(Thread) Shall we talk a bit about #MarsPerseverance 's EDL sequence? Let's start with the parachute. The design is called a disk-gap-band parachute. Picture below is from Tutt, Lowry, 2019. As you can see, there is a disk of fabric, a gap and a band of fabric. Hence the name!
It's a design already proven on the Viking Mars probes. However, there have been some changes to the original design.
To clarify, a "gore" is a segment of fabric that runs from the center to the rim, shaped somewhat like this:
Yes, that is a highly professional rendering.
Actually, the choice of what kind of parachute to use is quite difficult, as it needs to be quite big and work in a supersonic airstream. Oh, yes, and on Mars, so in an atmosphere that's less dense than our lower atmosphere.
The combination of these three factors makes testing parachutes for the mission very difficult. So some parts of the design need to rely on experience and... extrapolation. That's another way to say, "we need to guess".
If you guess the wrong values, your parachute will end up looking like this:
That's a picture from NASA's LDSD test, from about 2015 or 16. As you can see, even the best computer simulations will not be able to predict the forces on a supersonic parachute correctly.
By the way LDSD was led by @madler , who is also co-author of some compression libraries and a parallel implementation of gzip called pigz which I had the pleasure of using a while ago. Yes, he is a software engineer.
Goes to show "you don't have to be a rocket scientist to be a rocket scientist" (Jay Leno), being a super-skilled IT person may also qualify you for the job. I digress.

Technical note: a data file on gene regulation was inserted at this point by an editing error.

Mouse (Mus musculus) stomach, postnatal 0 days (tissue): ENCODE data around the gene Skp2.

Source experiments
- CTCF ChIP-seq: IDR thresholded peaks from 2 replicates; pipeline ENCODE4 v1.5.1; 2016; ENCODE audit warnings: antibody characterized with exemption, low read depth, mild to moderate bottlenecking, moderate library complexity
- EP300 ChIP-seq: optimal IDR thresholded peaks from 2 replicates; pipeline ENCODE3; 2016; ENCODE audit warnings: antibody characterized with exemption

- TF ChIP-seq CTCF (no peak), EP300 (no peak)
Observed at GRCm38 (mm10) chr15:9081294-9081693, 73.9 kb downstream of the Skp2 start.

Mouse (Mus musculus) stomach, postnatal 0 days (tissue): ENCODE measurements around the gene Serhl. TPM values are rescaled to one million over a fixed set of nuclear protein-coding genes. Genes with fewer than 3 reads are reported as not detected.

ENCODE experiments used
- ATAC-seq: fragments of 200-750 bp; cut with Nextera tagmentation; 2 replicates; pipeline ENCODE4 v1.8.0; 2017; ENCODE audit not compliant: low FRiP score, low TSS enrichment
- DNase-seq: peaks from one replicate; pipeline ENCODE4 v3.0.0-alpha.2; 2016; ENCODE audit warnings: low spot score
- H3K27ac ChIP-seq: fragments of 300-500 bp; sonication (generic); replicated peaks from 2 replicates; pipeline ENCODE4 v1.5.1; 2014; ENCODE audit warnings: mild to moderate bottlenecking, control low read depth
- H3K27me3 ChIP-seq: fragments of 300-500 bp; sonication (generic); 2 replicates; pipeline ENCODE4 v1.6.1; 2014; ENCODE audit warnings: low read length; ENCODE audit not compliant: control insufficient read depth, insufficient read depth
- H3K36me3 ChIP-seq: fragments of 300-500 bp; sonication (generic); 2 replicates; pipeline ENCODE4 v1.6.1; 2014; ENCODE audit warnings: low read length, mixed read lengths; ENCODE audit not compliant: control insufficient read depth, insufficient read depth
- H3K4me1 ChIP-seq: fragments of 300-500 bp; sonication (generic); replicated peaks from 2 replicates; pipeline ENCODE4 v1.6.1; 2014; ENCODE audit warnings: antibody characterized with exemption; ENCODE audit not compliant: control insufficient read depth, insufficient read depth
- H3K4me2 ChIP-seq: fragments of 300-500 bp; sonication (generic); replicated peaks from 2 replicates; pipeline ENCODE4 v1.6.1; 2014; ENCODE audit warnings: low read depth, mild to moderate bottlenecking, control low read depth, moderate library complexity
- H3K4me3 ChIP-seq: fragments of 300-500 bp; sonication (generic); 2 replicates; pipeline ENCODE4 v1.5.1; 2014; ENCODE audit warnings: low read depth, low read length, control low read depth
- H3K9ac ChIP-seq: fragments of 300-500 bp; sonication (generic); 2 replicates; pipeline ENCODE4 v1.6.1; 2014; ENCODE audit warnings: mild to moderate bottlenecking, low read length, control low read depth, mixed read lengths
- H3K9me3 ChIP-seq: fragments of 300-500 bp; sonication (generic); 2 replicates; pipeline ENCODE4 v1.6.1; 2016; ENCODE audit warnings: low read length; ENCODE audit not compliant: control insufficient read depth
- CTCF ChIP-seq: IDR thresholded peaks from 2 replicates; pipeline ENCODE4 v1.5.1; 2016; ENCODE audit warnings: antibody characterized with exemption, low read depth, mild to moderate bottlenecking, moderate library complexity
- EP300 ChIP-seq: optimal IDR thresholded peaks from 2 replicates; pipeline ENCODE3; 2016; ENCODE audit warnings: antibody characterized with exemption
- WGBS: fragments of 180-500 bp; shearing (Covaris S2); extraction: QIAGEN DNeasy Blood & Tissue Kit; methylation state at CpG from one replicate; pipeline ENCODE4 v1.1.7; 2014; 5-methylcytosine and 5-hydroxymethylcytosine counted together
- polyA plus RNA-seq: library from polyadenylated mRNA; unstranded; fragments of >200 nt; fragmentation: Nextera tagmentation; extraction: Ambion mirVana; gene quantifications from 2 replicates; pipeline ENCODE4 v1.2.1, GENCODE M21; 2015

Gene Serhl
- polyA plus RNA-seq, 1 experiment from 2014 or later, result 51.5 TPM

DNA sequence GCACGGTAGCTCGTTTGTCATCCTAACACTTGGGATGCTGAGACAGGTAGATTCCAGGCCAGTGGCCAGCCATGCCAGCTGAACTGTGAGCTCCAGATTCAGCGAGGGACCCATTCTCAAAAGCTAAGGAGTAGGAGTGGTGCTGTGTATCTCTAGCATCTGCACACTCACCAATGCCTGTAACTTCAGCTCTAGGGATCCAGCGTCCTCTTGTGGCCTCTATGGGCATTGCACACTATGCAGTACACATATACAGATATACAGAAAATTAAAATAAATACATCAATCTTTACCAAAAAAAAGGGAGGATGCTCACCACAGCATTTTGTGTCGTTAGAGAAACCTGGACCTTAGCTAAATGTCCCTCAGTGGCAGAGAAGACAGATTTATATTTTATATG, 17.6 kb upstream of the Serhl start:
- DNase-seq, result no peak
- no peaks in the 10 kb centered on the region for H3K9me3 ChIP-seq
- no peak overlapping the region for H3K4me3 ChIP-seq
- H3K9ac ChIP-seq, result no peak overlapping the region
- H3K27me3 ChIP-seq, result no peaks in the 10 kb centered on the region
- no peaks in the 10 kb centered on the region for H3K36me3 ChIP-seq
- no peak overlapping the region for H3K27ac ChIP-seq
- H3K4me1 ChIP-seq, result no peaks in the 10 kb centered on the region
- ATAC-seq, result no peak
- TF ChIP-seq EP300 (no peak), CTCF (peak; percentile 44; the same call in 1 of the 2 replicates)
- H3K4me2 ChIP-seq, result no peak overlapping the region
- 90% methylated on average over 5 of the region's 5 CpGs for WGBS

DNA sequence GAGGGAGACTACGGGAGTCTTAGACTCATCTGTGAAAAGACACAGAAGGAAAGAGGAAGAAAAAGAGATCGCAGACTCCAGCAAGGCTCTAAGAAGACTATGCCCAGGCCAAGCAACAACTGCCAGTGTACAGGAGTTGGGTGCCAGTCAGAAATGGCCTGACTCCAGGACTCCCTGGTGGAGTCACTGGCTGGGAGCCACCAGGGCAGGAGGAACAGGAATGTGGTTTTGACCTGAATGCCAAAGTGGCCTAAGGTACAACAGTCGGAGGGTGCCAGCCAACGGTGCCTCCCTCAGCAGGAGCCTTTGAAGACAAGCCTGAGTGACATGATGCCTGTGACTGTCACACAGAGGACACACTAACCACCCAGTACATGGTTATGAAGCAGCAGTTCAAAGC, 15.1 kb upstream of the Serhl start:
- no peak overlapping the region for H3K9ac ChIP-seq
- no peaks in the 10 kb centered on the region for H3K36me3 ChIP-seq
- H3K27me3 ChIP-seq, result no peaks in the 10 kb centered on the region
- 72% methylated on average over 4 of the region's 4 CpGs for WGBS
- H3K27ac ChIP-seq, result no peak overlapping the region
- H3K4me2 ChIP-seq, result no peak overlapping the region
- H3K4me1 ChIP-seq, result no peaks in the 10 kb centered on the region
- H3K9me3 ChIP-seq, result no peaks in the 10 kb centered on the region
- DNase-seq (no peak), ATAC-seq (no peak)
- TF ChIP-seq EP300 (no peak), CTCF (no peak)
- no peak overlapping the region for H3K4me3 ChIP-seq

Anyway, LDSD cast some doubts on the ability to estimate the forces on a supersonic parachute correctly, so everyone decided to beef the parachutes up, just in case. As a result, #Mars2020 parachutes are a bit stronger than those for #CuriosityRover
The improved design was tested in 2018 with a sounding rocket test at an altitude of 55km.
What's the conclusion? Rocket scientist are geniuses, but it takes several rocket scientists to perform a supersonic parachute scientists' test. Let that sink in.
The parachute was then manufactured by @AirborneSysNA .
Fabric for the parachute was provided by the UK's @Heathcoatfabric
Also, if you're interested, watch this. And upvote.
And this. @ChutesNL
And JPL's video on testing the parachute
So what does the parachute deployment actually look like? This is from JPL's video on the subject.

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More from @AGeeknologist

18 Feb
(Thread) Continuing down the EDL sequence of #Mars2020 #MarsPerseverance, how was the Skycrane phase prepared? Obviously, it worked on @MarsCuriosity , was there anything to improve? Apparently, yes. @ATAEngineering performed studies with @MSCSoftware ADAMS to simulate the phase.
To simulate the event, a technique called multibody simulation is used (ADAMS is a software dedicated to that). Basically it's a physics simulator to perform analyses in time-domain. That's jargon for "it's a sandbox for engineers".
Because we cannot know in advance what the exact conditions for the landing will be, engineers resort to "Monte Carlo simulation". That's jargon for "we are running thousands of calculations with changes on the initial assumptions to cover all cases".
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